By opening more field offices, the U.S. Patent and Trademark Office hopes to facilitate innovation. Yet, as Matt Yglesias points out in a recent column for Slate, granting more patents may not offer much help.
Princeton’s Innovations for Successful Societies has recently published a series of case studies on the successes and challenges of anti-corruption agencies. The studies include Lithuania 1997-2007, Latvia 2002-2011, Indonesia 2002-2007, and Indonesia 2007-2011. In all three countries there were efforts to model the agencies (often at the urging of the World Bank) after Hong Kong’s Independent Commission Against Corruption (ICAC), where the governor general was able to use a combination of new rules and education to shift social norms about corruption and sharply curtail corrupt practices.
Some of the challenges and lessons learned in Lithuania, Latvia, and Indonesia include:
1. Who guards the guardians — When the ICAC was first established in Hong Kong, a systems of checks and balances was maintained. As Paul Romer summarized:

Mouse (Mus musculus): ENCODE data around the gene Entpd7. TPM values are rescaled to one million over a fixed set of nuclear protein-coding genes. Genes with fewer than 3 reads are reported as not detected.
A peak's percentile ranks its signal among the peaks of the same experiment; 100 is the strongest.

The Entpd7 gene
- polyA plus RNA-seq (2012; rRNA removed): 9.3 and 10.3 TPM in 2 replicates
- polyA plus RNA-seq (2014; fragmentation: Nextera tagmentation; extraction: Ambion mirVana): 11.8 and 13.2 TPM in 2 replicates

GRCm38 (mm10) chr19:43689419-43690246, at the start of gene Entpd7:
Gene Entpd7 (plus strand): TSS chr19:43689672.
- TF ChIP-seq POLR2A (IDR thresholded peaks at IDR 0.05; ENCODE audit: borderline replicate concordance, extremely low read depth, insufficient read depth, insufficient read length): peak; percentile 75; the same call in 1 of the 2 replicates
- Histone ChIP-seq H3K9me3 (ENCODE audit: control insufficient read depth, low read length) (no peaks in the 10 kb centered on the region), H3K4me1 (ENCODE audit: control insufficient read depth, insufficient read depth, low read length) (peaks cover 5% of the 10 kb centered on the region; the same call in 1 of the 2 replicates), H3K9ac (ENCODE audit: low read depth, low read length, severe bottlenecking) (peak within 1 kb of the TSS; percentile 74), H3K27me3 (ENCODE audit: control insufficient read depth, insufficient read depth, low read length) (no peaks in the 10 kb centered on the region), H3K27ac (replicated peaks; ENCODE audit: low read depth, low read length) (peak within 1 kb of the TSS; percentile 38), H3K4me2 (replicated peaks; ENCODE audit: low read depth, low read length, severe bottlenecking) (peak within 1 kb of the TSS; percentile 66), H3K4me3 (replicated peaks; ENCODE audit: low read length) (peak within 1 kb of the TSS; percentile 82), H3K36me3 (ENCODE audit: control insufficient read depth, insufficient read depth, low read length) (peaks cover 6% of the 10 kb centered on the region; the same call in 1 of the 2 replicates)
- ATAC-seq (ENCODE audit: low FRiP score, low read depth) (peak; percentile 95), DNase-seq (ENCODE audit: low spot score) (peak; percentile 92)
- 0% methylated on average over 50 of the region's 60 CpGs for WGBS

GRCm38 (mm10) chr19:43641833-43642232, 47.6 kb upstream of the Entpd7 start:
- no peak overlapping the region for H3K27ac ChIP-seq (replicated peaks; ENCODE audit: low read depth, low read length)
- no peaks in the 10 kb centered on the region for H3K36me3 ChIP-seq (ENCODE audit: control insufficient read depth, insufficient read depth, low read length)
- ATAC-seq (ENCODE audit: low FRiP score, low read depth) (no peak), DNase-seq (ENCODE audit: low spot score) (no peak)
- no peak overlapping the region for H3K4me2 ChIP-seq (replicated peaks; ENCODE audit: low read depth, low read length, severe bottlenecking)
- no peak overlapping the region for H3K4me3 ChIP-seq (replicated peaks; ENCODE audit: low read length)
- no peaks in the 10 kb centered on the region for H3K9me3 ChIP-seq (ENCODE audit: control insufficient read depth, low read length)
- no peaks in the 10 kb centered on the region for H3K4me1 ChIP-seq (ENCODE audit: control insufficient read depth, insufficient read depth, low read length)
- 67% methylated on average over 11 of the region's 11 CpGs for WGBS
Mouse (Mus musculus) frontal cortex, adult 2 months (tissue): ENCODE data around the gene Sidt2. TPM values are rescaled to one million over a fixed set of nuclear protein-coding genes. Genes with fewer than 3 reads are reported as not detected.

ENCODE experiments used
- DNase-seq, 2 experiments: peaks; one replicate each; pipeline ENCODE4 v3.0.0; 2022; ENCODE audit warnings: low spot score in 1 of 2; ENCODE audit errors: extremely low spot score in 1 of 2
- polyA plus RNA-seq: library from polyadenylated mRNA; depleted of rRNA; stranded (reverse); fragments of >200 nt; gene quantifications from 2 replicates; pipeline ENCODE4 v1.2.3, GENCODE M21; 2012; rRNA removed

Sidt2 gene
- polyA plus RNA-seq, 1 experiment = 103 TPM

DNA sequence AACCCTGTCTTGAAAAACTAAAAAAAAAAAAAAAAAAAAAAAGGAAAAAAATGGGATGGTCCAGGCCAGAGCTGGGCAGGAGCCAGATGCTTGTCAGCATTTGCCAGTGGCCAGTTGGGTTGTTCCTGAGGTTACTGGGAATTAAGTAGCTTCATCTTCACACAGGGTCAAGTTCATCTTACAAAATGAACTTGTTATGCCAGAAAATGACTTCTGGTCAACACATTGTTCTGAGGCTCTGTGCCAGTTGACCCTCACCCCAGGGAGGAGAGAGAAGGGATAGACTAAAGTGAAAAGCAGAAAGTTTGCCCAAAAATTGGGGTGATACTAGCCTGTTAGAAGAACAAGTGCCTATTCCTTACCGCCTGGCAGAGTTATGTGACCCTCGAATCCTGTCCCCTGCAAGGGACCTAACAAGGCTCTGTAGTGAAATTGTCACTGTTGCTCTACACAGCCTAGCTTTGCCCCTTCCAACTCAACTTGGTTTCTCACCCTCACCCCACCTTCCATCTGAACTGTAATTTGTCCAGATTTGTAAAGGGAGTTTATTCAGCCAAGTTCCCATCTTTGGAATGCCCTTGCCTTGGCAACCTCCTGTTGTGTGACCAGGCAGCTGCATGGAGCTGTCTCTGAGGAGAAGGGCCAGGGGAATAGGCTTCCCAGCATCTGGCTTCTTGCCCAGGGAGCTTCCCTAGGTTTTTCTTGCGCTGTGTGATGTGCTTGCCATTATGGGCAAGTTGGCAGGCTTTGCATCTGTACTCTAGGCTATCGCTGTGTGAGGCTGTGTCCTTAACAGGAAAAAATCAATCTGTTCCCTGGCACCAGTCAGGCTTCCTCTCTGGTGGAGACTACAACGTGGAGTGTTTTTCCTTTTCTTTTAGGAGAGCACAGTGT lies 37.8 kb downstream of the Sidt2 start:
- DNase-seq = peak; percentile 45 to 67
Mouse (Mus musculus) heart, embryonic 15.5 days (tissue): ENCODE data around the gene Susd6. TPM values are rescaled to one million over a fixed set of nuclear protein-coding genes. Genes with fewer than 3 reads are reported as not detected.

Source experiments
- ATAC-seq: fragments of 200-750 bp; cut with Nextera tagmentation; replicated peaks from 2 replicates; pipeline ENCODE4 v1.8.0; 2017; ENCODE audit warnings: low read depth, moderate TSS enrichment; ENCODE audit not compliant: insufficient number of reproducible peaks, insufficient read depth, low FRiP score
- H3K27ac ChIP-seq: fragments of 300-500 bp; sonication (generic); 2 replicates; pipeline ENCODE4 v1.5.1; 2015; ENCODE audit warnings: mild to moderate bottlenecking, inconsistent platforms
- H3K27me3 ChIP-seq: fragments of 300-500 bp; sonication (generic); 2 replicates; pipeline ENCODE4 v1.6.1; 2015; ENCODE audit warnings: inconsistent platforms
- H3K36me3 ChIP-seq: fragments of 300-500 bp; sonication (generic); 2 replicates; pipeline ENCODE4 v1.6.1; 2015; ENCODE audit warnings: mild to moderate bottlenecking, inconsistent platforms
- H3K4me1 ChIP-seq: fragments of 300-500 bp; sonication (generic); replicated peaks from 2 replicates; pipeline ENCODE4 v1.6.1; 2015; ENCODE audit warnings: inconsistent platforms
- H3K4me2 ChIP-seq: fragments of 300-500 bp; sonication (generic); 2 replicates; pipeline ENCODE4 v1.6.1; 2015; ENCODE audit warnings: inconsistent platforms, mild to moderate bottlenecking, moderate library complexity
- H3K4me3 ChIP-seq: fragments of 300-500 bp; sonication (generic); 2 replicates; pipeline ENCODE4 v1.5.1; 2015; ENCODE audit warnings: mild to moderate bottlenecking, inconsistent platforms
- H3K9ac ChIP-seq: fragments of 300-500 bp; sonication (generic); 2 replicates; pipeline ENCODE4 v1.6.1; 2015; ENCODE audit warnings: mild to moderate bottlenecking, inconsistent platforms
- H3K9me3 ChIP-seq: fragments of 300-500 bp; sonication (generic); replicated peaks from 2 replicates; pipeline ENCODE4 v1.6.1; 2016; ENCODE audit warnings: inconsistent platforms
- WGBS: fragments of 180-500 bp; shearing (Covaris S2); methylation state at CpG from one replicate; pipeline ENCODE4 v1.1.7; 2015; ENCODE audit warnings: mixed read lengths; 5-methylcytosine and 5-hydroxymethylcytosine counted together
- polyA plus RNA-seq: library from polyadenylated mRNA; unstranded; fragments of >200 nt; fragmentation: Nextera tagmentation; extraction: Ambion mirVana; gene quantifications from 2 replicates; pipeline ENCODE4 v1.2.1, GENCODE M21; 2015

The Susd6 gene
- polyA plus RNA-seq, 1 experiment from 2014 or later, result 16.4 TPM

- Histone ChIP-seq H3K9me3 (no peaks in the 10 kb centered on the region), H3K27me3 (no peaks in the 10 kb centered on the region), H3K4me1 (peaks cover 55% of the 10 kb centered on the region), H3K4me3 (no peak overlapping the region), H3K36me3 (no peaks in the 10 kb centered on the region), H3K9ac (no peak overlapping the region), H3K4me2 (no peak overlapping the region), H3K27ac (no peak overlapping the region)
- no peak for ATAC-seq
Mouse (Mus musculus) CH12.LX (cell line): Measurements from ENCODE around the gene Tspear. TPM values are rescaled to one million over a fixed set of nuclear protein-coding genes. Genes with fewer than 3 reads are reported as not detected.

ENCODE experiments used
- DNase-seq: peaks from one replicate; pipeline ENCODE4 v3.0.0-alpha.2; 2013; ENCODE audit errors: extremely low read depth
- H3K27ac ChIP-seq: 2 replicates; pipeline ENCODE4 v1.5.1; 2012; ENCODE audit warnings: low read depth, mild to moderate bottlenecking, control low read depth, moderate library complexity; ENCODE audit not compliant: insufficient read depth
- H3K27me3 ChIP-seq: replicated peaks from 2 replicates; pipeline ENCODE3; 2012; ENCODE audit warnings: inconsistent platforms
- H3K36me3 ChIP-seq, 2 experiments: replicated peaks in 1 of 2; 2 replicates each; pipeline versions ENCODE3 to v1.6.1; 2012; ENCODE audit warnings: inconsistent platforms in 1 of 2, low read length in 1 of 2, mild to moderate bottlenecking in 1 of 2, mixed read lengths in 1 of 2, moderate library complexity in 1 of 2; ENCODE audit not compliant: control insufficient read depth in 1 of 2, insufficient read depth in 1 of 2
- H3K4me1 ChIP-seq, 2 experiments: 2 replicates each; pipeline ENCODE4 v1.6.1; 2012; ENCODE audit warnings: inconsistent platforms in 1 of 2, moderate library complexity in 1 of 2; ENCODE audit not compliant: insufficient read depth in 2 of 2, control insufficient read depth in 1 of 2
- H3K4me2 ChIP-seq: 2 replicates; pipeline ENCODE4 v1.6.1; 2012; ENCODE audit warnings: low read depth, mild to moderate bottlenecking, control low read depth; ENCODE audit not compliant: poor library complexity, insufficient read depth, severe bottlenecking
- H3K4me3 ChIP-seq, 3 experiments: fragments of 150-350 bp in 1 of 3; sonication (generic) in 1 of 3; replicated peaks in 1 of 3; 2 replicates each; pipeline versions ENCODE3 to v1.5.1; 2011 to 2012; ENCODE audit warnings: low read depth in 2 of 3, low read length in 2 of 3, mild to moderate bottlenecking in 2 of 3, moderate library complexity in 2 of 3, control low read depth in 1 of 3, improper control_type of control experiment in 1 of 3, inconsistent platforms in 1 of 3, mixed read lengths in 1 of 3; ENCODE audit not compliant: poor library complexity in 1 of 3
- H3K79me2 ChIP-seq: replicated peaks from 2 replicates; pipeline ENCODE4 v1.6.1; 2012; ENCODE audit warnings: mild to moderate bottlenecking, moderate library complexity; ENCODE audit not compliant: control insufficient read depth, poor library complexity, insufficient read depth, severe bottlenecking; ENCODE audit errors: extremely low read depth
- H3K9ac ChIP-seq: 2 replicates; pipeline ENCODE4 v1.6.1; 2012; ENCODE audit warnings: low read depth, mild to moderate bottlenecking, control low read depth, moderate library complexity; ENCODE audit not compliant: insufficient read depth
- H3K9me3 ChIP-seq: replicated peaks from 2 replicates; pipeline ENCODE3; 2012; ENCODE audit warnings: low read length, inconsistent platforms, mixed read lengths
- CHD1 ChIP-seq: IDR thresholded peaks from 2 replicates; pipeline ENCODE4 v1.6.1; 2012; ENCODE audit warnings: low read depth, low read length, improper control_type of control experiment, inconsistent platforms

The governor general in Hong Kong was not an authoritarian leader. He answered to the democratically elected British prime minister but his position did not depend on local political contests. As a result, neither the governor general nor the commissioners that answered to him had any interest in using the substantial powers of the commission for narrow political gain. They could be trusted with strong powers because they were held accountable to an offshore democracy that wanted Hong Kong to thrive.
Lithuania, Latvia, and Indonesia could not rely on the same structure of external credibility. To fill the role of watchdog, they relied instead on the media, NGOs, and civil society while also needing political will. Such strategies can be difficult to pull off, particularly if the media is undermined by the political system or if the public is not well educated about the existing culture of corruption. From the report on anti-corruption efforts in Indonesia from 2002-2007:
…Besides the foresight of the [Corruption Eradication Commission’s (KPK)] leadership and the strength of its legal powers, Danang Widoyoko, chairman of Indonesia Corruption Watch, cited support by the public as a critical factor behind the KPK’s success. He compared the political elites of a country establishing an anti-corruption agency to “inviting a tiger into your home, a tiger that can attack you. Whether the tiger will be tame, or very effective, depends on the people.”